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    This is as very astute comment. But we must remember not to be deceived by the idea of hitting DOWN into the service box. Vic Baden did a very helpful study showing how at his height 5’5” that at a 100mph he had to have the racket face angled down 5.5 degrees to hit the ball in the service box, BUT the forward moment of the arm an hand had to be going upward. He also showed that Artis Gillmore ( I think that was his name) who was 7’7” could NOT hit downward with the arm and forearm at impact.

    To quote from the book “Biomechanical Principles Of Tennis Technique” by Duane Knudson Ph.D. on page 64 it says: “Very skilled players that can hit flat serves over 120mph may be successful with initial trajectories 8 to 10 degrees below the horizontal. So most players should strive to achieve the feeling of hitting up on the flat serve so the initial ball trajectory is near horizontal. Only at more advanced levels can the ball be hit initially downward on a flat serve, and even then not sharply.”

    This coupled with Vic’s studies shows that the racket angle can be downward for players of lots of different heights but the forearm should be moving forward and upward nearing impact, and then slightly upward, or forward, or SLIGHTLY downward (at high speeds), during impact.

    -Tyler:D
     
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  39. TennsDog

    TennsDog Hall of Fame

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    Thanks for the geometry lesson. However, I'm well-schooled in such matters. I know what you're saying and I agree. When I say height doesn't matter, I'm talking a difference of 2 or 3 inches that you usually see in matches, not 2 feet. I have never seen a tennis player 5' tall, nor have I ever seen a tennis player 7' tall. I'm assuming we're all talking about people (men, here) between about 5'7" and 6'4", with only a couple inches usually separating opponents' heights.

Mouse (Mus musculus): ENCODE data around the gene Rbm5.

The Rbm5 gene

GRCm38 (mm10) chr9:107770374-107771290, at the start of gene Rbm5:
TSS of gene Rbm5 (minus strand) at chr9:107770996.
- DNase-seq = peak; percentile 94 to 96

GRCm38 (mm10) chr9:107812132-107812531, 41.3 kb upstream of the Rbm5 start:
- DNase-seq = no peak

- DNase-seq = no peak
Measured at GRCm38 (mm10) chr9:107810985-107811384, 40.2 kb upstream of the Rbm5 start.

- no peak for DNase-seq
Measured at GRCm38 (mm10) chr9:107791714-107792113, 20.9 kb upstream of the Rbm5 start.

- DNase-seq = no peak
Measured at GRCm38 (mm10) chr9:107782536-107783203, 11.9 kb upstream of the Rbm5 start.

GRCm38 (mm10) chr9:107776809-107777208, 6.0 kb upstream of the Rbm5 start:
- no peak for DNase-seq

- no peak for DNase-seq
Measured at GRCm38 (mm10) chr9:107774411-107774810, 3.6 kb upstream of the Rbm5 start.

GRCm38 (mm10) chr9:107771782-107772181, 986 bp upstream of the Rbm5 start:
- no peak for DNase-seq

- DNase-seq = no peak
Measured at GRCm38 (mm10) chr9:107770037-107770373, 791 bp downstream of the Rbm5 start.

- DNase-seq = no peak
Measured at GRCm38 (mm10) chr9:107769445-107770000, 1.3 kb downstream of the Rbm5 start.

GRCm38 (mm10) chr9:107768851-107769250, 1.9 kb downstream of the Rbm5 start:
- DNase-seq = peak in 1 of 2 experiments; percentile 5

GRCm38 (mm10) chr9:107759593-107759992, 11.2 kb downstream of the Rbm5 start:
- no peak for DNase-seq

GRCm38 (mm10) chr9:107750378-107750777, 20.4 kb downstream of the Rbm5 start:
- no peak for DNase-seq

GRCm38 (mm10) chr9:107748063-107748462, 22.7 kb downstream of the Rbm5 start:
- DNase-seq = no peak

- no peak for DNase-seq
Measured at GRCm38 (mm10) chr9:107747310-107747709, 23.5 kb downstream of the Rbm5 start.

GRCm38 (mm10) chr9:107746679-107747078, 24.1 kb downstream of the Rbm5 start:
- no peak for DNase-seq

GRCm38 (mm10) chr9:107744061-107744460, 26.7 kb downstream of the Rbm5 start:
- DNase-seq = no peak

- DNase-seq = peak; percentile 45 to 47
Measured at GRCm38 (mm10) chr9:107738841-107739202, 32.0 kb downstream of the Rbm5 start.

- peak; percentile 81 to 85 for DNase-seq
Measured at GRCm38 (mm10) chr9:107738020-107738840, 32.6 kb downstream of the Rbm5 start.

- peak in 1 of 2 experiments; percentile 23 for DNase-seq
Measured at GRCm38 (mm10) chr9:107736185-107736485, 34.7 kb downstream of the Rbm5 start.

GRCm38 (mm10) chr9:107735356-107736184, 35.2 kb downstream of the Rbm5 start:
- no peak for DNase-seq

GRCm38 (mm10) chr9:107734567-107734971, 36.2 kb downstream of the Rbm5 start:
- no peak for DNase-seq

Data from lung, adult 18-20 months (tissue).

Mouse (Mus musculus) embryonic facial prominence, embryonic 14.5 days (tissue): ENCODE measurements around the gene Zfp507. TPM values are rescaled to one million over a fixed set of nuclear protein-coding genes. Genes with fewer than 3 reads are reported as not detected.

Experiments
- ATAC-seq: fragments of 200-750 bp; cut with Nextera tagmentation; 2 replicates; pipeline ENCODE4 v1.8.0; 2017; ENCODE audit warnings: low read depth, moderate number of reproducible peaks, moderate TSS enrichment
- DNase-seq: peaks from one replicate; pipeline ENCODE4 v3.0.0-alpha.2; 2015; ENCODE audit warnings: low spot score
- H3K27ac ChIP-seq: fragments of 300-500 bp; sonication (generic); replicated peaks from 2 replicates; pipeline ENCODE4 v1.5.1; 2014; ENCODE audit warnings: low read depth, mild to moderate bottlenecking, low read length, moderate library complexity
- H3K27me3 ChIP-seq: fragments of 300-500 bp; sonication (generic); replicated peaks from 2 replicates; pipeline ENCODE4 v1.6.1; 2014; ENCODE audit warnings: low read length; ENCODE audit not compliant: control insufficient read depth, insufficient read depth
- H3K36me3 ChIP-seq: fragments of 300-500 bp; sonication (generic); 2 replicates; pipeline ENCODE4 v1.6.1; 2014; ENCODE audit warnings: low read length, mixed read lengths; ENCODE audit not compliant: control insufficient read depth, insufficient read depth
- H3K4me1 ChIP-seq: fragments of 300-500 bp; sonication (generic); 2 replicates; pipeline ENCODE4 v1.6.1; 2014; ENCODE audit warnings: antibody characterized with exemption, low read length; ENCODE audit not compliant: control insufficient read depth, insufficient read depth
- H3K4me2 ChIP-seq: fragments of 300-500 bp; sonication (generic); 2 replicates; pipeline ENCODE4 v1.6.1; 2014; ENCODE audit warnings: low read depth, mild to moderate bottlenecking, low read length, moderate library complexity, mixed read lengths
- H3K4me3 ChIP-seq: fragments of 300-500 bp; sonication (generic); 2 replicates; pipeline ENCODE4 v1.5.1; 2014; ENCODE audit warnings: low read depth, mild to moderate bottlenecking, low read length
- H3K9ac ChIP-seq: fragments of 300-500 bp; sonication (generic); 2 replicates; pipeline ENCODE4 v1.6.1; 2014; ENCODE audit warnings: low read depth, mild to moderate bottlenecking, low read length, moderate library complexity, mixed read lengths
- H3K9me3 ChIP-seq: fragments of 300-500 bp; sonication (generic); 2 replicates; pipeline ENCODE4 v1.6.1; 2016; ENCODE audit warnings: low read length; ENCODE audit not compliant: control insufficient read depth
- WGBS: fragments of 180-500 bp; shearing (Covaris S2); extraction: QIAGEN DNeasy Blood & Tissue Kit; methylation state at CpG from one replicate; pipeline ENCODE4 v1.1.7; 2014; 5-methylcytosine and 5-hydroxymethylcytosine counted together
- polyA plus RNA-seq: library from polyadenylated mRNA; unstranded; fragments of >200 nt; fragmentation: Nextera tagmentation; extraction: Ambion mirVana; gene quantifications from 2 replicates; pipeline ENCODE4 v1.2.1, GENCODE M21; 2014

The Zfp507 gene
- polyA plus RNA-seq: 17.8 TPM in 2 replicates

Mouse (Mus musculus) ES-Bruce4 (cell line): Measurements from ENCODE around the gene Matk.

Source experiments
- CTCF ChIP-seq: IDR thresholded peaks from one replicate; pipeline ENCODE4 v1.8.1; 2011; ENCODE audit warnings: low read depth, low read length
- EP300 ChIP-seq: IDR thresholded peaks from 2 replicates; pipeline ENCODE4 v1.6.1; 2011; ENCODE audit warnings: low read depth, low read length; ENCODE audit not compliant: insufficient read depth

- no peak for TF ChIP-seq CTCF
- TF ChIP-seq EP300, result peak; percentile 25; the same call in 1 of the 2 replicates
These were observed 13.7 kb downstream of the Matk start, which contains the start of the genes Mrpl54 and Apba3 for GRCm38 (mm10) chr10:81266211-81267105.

Geometry of the sort you've discussed explains how physics allow them to serve that fast, not that their height gives them the ability. Height does not make you a good server any more than a lack of height makes you a bad server. I'm 5'9" in the morning (I'm sure some of you won't get that, but that's ok) and have one of the biggest serves I've come into. So height doesn't determine how fast you can serve, it determines how fast you're allowed to serve given a specific rate of rotation.
    In my experience of non-professional tennis players, almost no one serves fast enough to challenge the physics of their own height.
     
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  40. TylerWeekes

    TylerWeekes New User

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    Great post:eek:
     
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  41. skuludo

    skuludo Professional

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    Those serves in the video are about 125MPH.

    That guy can serve over 130MPH using that same technique in the video.
     
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  42. BreakPoint

    BreakPoint Bionic Poster

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    Of course, just being tall doesn't automatically give someone a big serve. You still need to have the proper technique and motion. But would you agree that given the exact same technique and motion, that being taller is more advantageous than being shorter in hitting big serves? Not just flat serves, but taller players can also hit with more angle out wide. It's not a coincidence that the best servers of all time on the pro tour have almost all been over 6 feet tall, e.g., Sampras, Roddick, Ivanisevic, Ljubicic, Philippoussis, Becker (Boris), Krajicek, Stich, Curren, Lendl, Tanner, etc. Also, in my own experience playing recreational tennis, it's much more likely for a tall player to have a big serve than it is for a short player to have a big serve.

    BTW, Karlovic is almost 7 feet tall at 6' 10", and Rochus is almost 5 feet tall at 5' 4". BTW2, I had a feeling that you might be under 6 feet tall to be making this argument. ;)
     
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  43. thines

    thines Guest

    actually, it helps push your shoulder rotation adding more motion/speed. it is like trowing a ball with feet on the ground compared to trowing a ball aboard a speeding vehicle.
     
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  44. skuludo